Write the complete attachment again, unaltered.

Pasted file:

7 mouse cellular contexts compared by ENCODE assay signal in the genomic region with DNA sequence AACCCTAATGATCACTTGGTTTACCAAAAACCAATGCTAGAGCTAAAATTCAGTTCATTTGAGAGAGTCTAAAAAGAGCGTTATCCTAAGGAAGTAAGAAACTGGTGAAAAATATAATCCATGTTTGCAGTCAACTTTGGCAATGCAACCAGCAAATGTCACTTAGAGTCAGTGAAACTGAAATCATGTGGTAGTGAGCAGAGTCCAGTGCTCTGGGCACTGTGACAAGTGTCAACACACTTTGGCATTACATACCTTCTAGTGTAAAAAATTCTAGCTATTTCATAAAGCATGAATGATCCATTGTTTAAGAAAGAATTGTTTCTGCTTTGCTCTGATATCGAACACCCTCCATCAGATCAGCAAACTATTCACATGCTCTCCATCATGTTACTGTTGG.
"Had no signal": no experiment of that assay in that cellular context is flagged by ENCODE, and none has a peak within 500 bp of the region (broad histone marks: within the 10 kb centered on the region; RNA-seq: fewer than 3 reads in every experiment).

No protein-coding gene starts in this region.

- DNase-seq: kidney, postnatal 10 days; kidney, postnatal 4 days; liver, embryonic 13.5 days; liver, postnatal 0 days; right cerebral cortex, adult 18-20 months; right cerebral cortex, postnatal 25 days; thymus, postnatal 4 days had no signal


7 mouse cellular contexts compared by ENCODE assay signal in the genomic region with DNA sequence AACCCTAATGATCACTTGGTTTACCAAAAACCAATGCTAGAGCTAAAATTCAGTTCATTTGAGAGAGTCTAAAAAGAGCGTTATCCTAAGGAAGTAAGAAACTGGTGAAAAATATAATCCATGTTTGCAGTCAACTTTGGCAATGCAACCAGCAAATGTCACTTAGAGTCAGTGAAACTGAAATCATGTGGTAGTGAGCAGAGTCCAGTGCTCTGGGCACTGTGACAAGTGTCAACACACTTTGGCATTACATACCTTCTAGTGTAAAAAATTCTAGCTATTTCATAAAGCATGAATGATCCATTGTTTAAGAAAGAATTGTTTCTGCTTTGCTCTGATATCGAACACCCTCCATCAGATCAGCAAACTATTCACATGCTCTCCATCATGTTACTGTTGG.
"Had no signal": no experiment of that assay in that cellular context is flagged by ENCODE, and none has a peak within 500 bp of the region (broad histone marks: within the 10 kb centered on the region; RNA-seq: fewer than 3 reads in every experiment).

No protein-coding gene starts in this region.

- DNase-seq: kidney, postnatal 10 days; kidney, postnatal 4 days; liver, embryonic 13.5 days; liver, postnatal 0 days; right cerebral cortex, adult 18-20 months; right cerebral cortex, postnatal 25 days; thymus, postnatal 4 days had no signal